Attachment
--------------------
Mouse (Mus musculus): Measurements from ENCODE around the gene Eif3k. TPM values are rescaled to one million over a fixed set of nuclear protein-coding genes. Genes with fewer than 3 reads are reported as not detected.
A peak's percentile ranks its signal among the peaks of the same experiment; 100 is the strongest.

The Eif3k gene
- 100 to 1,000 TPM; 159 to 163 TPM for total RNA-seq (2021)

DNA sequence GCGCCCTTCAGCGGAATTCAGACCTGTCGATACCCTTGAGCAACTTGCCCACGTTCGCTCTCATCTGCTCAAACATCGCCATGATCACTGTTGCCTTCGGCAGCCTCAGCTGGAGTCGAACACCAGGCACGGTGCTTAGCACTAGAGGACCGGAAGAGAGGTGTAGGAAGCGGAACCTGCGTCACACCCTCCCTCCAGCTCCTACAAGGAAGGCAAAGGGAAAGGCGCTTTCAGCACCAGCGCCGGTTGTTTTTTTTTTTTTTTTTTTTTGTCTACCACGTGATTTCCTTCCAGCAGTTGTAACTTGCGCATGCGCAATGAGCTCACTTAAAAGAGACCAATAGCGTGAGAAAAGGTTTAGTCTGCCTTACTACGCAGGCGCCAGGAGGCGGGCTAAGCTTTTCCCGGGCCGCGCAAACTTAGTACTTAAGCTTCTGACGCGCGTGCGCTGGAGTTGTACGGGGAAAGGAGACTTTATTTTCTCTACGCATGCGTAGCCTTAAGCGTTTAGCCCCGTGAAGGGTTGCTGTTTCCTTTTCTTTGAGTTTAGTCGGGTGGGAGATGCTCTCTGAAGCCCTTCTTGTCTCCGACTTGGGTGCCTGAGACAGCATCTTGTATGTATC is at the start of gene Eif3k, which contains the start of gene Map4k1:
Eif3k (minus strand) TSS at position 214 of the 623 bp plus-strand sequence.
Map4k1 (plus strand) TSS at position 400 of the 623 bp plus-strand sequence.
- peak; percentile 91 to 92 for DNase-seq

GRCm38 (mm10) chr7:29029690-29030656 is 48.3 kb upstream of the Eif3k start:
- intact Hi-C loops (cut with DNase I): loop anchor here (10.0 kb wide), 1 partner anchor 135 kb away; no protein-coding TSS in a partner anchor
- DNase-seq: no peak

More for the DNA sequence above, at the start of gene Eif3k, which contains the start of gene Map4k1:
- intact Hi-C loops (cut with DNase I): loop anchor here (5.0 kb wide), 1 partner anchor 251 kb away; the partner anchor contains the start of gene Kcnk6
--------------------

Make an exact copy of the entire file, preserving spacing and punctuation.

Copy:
Mouse (Mus musculus): Measurements from ENCODE around the gene Eif3k. TPM values are rescaled to one million over a fixed set of nuclear protein-coding genes. Genes with fewer than 3 reads are reported as not detected.
A peak's percentile ranks its signal among the peaks of the same experiment; 100 is the strongest.

The Eif3k gene
- 100 to 1,000 TPM; 159 to 163 TPM for total RNA-seq (2021)

DNA sequence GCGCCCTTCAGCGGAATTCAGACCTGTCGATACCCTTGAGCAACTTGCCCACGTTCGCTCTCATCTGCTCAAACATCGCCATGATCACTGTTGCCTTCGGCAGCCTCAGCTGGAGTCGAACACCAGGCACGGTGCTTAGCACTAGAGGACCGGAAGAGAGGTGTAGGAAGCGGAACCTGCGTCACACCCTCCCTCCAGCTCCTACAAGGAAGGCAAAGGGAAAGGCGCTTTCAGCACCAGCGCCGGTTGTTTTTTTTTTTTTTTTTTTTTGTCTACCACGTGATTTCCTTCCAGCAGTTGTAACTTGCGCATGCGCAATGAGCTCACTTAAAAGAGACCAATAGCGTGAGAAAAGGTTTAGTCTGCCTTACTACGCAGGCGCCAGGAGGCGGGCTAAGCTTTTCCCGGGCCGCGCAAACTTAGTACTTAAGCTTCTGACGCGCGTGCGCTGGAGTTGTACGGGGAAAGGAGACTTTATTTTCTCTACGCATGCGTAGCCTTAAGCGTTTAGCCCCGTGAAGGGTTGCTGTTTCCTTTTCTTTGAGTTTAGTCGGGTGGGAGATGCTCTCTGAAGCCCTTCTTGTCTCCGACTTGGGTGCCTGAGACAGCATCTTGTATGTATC is at the start of gene Eif3k, which contains the start of gene Map4k1:
Eif3k (minus strand) TSS at position 214 of the 623 bp plus-strand sequence.
Map4k1 (plus strand) TSS at position 400 of the 623 bp plus-strand sequence.
- peak; percentile 91 to 92 for DNase-seq

GRCm38 (mm10) chr7:29029690-29030656 is 48.3 kb upstream of the Eif3k start:
- intact Hi-C loops (cut with DNase I): loop anchor here (10.0 kb wide), 1 partner anchor 135 kb away; no protein-coding TSS in a partner anchor
- DNase-seq: no peak

More for the DNA sequence above, at the start of gene Eif3k, which contains the start of gene Map4k1:
- intact Hi-C loops (cut with DNase I): loop anchor here (5.0 kb wide), 1 partner anchor 251 kb away; the partner anchor contains the start of gene Kcnk6